Are brands being held at ransom by Social Media Influencers?

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Social media presence has come to prominence off late and we’ve seen a lot of emphasis being laid on how social media can be leveraged. The person who has mastered the art of engaging on social media and can boast of a followership is called an ‘influencer’. If we were to put numbers, one can say that Influencers are people who have more than 5000 followers on Twitter, more than a thousand subscribers on Facebook and perhaps an equal number on Quora. A sure shot sign to identify one is to see if s/he regularly asks questions on Twitter which if asked on the omniscient Google, would surely elicit a reply.

TV has also been aware of this growing trend and we’ve even seen ads promoting the notion of having a high social quotient. Influencers are helpful in a way to have an online policing system in place for brands. Telecom operators for one have been kept under the scanner to resolve customer issues quickly. But as Uncle Ben said in Spiderman, “With great power, comes great responsibility” and this is where we see sometimes the influencers crossing the line. Sometimes.

Mekin Maheshwari, the CTO at Flipkart recently articulated this well in a tweet of his:

Another incident saw an influencer cribbing about ‘a’ fly in his vicinity at a Cafe. Yes, restaurants/cafes should be hygienic but even Six Sigma allows 3.4 (on a million) defects! There are some things you can’t eliminate and that’s when brands shouldn’t try to please everyone. It is important for brands to be uniform and stand by their ideals.

Ankita Gaba, founder at SocialSamosa has 19k+ followers on Twitter and she agrees with the fact that brands are afraid of having the negative word spread about them and give it their all to cover up on social media. She also mentions that influencers or for that matter anybody these days makes sure to be verbal about their discomfort with the brands on social media. “I don't think someone will outright go ahead and purposefully blame the brand in expectation of something. And even if they did it would be really hard to point out a misuse,” she thinks about influencers misusing social media clout.

There have been occasions when brands have been caught off guard like in the case with Vishal Gondal, founder of IndiaGames, an investor and a social media influencer. Vishal has more than 22k followers on Twitter and 12k subscribers on Facebook. His Audi was taken for a 159km ride by the ‘service center’ in Mumbai in the middle of the night only to later find out via Vishal’s tweet that the car had a GPS installed which gave him real time updates. Audi had to pay dearly because as soon as Vishal had tweeted and put up a post on Facebook, the news had spread like wildfire. Audi took 3 hours to respond on Twitter and by this time the damage had already been done. Surely not a case of misuse, this leads one to think though. Do influencers or just about anyone go on ranting on social media against a brand?

Looking from the influencer’s perspective, yes, they’ve worked for it. You don’t get a following on social media overnight but where does one draw the line? Does s/he have to think twice before they post anything? Is it also their responsibility to see that they don’t harm the brand’s image without a valid reason? Rudhir Sharan, the founder at SecPanel is a tech geek and has more than 12k followers on Twitter. He confesses that he does think twice before tweeting. “Yes, if I did not have 12500 followers, I would tweet differently.” Brands scurry to please the influencers so that their image online is clean. But a growing trend will see more people pelt stones online for their own advantage because the brands will acquiesce.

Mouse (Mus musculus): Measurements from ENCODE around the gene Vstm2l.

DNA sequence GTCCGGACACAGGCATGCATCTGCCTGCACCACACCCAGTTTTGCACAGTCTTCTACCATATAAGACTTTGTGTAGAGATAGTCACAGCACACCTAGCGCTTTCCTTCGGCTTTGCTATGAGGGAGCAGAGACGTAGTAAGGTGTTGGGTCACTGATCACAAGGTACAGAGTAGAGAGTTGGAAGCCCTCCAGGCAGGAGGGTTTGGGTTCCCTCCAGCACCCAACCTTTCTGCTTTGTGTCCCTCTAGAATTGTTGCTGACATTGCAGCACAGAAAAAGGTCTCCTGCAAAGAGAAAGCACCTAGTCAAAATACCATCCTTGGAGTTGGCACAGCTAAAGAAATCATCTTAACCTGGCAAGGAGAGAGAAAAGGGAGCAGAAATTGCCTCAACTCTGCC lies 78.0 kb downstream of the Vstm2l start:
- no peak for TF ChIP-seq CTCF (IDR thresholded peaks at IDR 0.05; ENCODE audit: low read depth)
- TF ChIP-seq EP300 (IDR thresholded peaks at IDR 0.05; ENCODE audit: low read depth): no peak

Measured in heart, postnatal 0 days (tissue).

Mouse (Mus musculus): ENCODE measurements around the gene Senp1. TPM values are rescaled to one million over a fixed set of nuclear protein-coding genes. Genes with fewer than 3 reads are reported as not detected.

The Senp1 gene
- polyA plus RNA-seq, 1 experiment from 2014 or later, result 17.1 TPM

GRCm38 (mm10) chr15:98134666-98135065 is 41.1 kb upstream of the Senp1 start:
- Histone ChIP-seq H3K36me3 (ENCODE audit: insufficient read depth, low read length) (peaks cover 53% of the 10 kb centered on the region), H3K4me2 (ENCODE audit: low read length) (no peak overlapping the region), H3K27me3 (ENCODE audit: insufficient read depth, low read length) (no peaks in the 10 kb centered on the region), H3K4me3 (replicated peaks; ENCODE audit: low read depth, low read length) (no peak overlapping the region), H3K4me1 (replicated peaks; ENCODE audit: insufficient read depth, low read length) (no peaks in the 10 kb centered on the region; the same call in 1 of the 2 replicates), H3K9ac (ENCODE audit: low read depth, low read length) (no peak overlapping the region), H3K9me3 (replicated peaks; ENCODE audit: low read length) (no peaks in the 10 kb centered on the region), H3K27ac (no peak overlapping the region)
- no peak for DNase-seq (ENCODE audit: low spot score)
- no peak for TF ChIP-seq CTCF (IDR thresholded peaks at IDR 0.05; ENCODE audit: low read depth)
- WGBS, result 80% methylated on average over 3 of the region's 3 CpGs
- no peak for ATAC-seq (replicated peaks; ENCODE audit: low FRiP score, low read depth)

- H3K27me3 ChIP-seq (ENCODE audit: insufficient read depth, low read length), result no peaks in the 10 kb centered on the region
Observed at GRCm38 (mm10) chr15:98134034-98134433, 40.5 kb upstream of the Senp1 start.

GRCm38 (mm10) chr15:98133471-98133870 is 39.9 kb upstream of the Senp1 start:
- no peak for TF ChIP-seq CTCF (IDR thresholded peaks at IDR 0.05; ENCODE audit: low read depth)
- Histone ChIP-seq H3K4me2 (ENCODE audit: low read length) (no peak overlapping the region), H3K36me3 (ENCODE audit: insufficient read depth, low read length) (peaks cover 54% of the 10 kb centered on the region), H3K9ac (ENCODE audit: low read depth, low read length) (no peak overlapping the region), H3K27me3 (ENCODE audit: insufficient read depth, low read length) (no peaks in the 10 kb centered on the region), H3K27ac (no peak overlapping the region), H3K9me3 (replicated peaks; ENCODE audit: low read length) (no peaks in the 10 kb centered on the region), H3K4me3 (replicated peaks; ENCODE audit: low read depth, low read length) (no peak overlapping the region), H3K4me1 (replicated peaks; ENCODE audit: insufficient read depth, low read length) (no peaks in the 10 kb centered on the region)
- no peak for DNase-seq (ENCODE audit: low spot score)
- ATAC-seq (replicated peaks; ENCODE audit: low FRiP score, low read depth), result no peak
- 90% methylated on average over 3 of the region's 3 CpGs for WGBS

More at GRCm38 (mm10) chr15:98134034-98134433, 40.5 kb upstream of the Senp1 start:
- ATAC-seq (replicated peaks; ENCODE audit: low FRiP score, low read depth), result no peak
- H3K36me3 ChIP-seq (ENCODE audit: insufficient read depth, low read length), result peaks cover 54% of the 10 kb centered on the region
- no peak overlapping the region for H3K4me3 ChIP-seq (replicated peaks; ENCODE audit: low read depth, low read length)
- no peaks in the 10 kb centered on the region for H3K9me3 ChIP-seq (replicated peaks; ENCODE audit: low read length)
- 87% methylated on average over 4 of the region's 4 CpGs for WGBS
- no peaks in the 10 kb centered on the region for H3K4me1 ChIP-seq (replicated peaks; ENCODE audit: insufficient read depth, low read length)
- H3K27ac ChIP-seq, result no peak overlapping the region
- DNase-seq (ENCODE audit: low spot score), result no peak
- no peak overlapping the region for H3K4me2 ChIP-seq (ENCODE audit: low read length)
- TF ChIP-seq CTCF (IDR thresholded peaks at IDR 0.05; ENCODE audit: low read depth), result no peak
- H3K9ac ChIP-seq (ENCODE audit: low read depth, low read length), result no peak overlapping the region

Prasant Naidu of LightHouse Insights, a popular blog covering social media in India says, “The whole social media influence is a hyped thing all over the world. Initially people thought that getting 5000-plus following on Twitter really makes them a star and brands also bought this myth. With time the myth has started fading and people with 1000 following hold substance. The reason being we are moving to interest based things so even if you have 1000 following but you are a wild life photographer you still hold the influence.”

Prashant agrees there are social media celebrities who are defiling a brand because of their influence. These are the new challenges that modern day brands will be facing and it’ll be really critical as to how they handle such situations. Ignoring them and doing the best you can may not always be the right solution. Because too many people will ask questions and you’ll eventually have to submit and give an explanation. Prashant has a valid point-of-view. “As we know it doesn't takes much time to trend on Twitter these days but I had seen strong opinions and sarcasm from influencers who stretched the matter too far. I think one should not forget that social power is because of your fans and it doesn't take much of an effort to unfollow someone,” he says.

Here are certain points that you, as a brand might want to think through:

  • Have your own standards and stand by them
  • Do not involve yourself with a combat online with an individual, take it over a phone
  • Apologize when in fault but not otherwise. Customer is god but sometimes even gods turn crazy.
  • Be uniform in your communication, don't have different responses for the same query.

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